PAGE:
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Zimbabweans Stage Protests Over School Examination Fees

  • Irwin  Chifera

Some of the children who staged the protests seen today in Harare. (Photo: Irwin Chifera)

Some of the children who staged the protests seen today in Harare. (Photo: Irwin Chifera)

Hundreds of school children and their parents today staged a peaceful march in Zimbabwe’s capital city, Harare, protesting against the government’s decision to introduce grade seven examination fees.

They were also not happy about the country’s move to increase Ordinary Level examination fees from $13 to $15 per subject, starting this year.

Those are some of the hundreds of school children and parents from all over the city, who marched from the Zimbabwe Human Right Association (ZimRights) offices, demanding that the government should drop its plans to introduce Grade 7 examination fees.

The placard-waving parents and children chanted revolutionary slogans and denounced Primary and Secondary Education Minister Lazarus Dokora before handing a petition to his officials at the Harare provincial education offices.

Protest organizers said they were barred from marching to Dokora’s offices as it is closer to the defense headquarters and President Robert Mugabe’s offices.

ZimRights director, Okay Machisa, said they decided to stage this protest after realizing that most Zimbabweans are currently struggling to make ends meet and cannot afford to fork out any more money to pay for new and hiked examination fees and related costs.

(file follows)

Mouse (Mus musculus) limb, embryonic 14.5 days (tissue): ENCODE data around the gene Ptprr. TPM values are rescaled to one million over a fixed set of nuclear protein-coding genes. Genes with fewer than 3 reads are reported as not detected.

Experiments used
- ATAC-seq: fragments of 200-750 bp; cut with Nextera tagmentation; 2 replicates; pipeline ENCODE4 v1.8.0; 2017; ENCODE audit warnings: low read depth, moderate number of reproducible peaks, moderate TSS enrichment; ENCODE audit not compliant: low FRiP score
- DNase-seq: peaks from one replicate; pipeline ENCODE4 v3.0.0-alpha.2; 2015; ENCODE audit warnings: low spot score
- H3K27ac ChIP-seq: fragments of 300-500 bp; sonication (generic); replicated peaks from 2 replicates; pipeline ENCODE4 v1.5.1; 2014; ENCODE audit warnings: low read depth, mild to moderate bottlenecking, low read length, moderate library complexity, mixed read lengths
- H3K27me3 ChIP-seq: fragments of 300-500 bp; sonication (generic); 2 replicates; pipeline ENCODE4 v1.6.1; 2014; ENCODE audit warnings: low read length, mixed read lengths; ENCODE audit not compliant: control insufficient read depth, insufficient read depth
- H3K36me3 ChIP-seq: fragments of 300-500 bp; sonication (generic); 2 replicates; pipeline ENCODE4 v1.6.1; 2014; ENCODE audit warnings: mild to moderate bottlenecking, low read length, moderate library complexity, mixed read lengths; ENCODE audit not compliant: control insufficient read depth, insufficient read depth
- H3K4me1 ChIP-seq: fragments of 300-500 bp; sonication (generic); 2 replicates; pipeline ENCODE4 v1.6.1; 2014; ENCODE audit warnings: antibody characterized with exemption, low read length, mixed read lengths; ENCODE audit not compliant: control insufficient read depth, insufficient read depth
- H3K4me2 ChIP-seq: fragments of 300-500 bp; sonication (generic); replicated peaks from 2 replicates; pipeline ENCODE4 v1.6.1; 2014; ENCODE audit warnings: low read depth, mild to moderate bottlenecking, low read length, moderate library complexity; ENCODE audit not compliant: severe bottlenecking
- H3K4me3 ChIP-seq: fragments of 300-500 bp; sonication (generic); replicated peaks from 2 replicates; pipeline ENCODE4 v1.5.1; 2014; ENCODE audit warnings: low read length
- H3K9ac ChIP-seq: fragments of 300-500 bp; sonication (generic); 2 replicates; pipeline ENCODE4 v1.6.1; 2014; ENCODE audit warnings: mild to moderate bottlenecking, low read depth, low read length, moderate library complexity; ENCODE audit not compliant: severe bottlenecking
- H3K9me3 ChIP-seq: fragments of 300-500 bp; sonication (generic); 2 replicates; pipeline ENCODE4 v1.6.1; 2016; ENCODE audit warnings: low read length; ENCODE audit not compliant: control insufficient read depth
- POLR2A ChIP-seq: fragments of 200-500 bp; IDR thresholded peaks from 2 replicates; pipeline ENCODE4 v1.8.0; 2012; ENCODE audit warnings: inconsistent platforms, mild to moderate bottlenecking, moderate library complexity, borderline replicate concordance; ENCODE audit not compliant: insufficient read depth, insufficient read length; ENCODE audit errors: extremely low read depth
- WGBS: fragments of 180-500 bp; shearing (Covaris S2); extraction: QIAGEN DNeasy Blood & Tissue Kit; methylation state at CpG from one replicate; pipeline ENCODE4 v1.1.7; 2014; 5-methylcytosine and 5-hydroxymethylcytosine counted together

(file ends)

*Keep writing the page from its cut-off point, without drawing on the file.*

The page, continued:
A parent participating in the demonstration, Admire Munava, said it’s unreasonable for Dokora to introduce Grade seven examination fees or increasing Ordinary Level fees when parents are facing serious economic hardships.

He said Dokora’s plans violate the constitution which compels government take appropriate measures to promote free and compulsory education for children.

Another protester, Michael Mabwe, concurred, saying President Mugabe should fire Dokora for allegedly failing the nation.

The minister has been criticized by most Zimbabweans for his plans, which many say will result in thousands of pupils failing to write Grade 7 examinations if his scheme is implemented. If Dokora gets his way, Grade 7 pupils will pay $3 per subject in their final examinations.

This will be the first time since independence that Grade 7 pupils will pay for final examinations. The Grade 7 certificate is used for securing a place in secondary schools.

Dokora refused to comment today referring all questions to the ministry’s spokesperson, only identified as a Mr. Zuma, whose mobile phone was switched off.

Parliament of Zimbabwe and the Zimbabwe Human Rights Commission were also petitioned by ZimRights, parents and the children.